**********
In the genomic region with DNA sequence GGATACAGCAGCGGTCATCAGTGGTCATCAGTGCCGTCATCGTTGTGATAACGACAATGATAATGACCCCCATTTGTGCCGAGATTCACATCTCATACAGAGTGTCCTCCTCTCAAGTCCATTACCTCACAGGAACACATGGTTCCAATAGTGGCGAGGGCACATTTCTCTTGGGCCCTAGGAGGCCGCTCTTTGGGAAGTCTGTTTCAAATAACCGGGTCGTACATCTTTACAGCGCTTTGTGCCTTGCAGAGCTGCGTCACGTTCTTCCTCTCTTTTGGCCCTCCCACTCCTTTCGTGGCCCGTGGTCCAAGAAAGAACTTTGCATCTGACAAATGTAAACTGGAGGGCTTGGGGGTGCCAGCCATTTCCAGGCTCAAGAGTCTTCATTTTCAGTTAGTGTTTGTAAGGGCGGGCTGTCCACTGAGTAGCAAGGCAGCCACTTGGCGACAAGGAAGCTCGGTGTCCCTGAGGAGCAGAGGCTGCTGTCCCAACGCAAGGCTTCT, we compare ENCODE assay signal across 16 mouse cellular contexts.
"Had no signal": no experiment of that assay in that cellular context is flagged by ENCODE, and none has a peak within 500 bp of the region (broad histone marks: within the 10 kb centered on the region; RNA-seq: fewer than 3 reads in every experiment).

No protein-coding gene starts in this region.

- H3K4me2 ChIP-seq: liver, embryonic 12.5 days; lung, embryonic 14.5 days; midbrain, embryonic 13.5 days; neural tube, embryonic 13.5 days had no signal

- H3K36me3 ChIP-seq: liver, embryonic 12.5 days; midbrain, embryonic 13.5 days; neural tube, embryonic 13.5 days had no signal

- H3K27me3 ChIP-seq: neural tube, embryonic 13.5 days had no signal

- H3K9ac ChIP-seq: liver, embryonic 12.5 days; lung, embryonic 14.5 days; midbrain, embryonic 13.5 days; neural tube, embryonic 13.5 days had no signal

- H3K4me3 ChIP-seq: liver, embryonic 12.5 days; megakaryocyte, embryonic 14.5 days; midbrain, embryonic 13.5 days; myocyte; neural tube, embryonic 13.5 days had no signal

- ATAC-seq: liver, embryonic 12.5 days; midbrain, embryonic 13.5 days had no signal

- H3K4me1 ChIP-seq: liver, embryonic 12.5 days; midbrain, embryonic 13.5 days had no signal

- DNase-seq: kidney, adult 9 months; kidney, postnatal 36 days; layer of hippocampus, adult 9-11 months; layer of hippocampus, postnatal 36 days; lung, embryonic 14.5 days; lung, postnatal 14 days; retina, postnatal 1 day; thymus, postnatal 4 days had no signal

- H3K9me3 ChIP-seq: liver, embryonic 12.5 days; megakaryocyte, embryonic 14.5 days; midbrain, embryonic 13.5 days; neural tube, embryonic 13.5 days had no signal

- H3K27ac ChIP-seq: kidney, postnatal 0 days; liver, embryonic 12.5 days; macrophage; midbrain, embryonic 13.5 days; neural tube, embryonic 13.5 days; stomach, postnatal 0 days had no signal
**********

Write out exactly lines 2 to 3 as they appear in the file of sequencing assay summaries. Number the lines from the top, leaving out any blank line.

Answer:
"Had no signal": no experiment of that assay in that cellular context is flagged by ENCODE, and none has a peak within 500 bp of the region (broad histone marks: within the 10 kb centered on the region; RNA-seq: fewer than 3 reads in every experiment).

No protein-coding gene starts in this region.